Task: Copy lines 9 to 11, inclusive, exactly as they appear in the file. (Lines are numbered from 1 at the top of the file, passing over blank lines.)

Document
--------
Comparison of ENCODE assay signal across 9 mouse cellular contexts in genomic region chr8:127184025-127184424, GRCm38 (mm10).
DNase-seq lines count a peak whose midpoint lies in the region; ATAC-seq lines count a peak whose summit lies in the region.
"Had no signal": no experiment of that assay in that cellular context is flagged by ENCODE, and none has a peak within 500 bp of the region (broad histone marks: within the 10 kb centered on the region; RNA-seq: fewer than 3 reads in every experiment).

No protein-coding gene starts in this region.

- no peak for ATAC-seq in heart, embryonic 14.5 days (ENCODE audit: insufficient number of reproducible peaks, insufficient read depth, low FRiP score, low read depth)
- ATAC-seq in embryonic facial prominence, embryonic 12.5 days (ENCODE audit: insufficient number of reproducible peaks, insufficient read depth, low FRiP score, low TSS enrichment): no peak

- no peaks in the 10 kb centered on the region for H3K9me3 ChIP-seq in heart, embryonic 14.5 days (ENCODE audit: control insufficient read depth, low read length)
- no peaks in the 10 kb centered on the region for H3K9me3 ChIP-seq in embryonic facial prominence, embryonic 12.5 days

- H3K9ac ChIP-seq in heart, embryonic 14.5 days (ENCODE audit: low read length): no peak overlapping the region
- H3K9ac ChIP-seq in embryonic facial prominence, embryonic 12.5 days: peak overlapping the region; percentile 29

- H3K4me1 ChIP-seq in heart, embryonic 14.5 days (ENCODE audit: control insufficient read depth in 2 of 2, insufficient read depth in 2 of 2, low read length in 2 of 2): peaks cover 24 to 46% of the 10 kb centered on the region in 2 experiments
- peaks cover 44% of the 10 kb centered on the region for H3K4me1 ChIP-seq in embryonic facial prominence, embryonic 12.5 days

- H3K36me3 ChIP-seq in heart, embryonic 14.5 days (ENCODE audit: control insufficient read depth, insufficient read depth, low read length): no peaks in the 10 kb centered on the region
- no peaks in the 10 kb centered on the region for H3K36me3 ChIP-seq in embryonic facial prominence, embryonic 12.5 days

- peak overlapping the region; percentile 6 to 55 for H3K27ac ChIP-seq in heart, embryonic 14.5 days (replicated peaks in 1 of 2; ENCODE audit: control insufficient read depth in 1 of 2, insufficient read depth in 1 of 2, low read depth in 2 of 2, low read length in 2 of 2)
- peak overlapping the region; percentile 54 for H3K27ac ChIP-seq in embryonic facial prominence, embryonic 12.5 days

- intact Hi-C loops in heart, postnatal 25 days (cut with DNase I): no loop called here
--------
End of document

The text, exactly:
- H3K9ac ChIP-seq in heart, embryonic 14.5 days (ENCODE audit: low read length): no peak overlapping the region
- H3K9ac ChIP-seq in embryonic facial prominence, embryonic 12.5 days: peak overlapping the region; percentile 29

- H3K4me1 ChIP-seq in heart, embryonic 14.5 days (ENCODE audit: control insufficient read depth in 2 of 2, insufficient read depth in 2 of 2, low read length in 2 of 2): peaks cover 24 to 46% of the 10 kb centered on the region in 2 experiments